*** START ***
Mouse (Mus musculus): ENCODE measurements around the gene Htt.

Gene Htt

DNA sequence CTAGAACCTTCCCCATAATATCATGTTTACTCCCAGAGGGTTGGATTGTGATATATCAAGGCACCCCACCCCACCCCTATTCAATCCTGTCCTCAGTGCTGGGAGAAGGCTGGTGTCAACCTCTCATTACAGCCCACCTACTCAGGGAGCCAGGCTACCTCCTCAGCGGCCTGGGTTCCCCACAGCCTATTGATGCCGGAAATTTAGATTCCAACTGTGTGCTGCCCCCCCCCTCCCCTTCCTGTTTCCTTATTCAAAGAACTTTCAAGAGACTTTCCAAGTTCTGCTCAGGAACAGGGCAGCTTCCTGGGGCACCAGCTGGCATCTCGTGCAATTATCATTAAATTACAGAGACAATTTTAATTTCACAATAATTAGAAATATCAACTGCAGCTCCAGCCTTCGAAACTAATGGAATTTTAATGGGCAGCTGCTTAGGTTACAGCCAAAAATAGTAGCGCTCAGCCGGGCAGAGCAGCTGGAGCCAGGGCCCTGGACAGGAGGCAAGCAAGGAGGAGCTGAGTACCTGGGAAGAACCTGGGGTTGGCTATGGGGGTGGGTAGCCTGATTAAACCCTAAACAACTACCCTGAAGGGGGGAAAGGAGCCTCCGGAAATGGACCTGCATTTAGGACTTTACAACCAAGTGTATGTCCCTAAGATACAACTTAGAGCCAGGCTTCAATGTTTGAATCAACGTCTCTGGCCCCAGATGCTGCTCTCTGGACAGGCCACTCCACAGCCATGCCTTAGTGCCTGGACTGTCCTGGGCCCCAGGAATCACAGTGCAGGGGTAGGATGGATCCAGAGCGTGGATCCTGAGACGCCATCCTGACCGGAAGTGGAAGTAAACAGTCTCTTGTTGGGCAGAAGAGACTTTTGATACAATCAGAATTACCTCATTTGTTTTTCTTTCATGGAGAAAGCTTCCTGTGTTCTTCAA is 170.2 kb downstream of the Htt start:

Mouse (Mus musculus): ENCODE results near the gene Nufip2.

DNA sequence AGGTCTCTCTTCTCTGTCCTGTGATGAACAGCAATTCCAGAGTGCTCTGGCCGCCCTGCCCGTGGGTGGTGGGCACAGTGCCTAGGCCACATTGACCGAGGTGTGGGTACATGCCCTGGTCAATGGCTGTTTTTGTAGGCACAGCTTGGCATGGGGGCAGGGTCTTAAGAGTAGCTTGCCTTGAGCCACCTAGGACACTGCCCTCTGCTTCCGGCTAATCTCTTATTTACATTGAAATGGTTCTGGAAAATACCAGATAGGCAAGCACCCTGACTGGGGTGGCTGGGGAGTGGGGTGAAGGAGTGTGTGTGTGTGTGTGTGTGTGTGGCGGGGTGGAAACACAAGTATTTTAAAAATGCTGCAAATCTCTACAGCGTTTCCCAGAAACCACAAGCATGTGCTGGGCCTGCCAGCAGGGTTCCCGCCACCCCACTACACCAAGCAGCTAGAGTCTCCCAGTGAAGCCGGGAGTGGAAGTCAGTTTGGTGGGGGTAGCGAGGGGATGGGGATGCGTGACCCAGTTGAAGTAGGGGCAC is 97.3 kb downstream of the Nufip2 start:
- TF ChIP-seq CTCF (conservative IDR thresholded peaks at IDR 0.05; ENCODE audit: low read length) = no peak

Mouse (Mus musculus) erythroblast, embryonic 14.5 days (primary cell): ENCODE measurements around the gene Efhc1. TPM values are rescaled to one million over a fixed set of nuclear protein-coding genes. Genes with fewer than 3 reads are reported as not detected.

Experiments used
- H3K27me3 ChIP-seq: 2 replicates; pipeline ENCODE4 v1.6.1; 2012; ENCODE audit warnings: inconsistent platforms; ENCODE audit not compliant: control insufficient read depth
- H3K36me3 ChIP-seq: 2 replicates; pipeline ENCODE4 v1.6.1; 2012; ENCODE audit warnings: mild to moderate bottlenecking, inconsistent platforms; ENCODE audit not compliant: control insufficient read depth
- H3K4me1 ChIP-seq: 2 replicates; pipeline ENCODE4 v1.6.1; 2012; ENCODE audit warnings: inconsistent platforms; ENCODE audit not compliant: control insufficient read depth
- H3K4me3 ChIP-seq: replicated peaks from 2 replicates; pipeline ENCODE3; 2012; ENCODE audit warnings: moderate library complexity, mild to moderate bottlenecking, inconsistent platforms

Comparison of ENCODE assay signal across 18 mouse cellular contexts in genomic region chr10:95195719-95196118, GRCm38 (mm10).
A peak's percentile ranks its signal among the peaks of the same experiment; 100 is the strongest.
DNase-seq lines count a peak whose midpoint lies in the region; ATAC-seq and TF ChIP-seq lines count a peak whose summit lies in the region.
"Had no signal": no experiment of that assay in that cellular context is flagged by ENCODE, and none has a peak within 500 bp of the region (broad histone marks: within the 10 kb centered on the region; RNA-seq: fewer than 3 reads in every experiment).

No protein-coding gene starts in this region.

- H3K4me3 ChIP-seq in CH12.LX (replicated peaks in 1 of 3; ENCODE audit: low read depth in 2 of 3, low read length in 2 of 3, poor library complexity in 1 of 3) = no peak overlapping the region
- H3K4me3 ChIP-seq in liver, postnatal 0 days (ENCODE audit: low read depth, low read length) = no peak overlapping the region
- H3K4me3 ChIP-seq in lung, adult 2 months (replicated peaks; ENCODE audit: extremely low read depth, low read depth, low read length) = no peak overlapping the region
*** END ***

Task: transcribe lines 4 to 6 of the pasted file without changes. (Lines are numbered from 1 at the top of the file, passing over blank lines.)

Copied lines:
Mouse (Mus musculus): ENCODE results near the gene Nufip2.

DNA sequence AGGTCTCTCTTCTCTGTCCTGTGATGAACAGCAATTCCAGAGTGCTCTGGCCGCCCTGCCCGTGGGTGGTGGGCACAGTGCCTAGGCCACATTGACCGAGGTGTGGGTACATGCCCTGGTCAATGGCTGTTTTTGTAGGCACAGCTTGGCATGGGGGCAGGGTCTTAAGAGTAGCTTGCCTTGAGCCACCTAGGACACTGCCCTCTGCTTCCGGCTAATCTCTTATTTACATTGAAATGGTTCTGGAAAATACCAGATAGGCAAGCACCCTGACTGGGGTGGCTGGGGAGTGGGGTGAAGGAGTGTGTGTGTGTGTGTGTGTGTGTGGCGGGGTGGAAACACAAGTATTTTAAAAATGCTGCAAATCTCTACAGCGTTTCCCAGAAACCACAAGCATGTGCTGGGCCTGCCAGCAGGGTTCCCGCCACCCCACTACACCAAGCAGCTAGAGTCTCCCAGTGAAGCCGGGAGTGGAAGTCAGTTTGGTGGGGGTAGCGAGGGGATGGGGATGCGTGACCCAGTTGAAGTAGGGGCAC is 97.3 kb downstream of the Nufip2 start:
- TF ChIP-seq CTCF (conservative IDR thresholded peaks at IDR 0.05; ENCODE audit: low read length) = no peak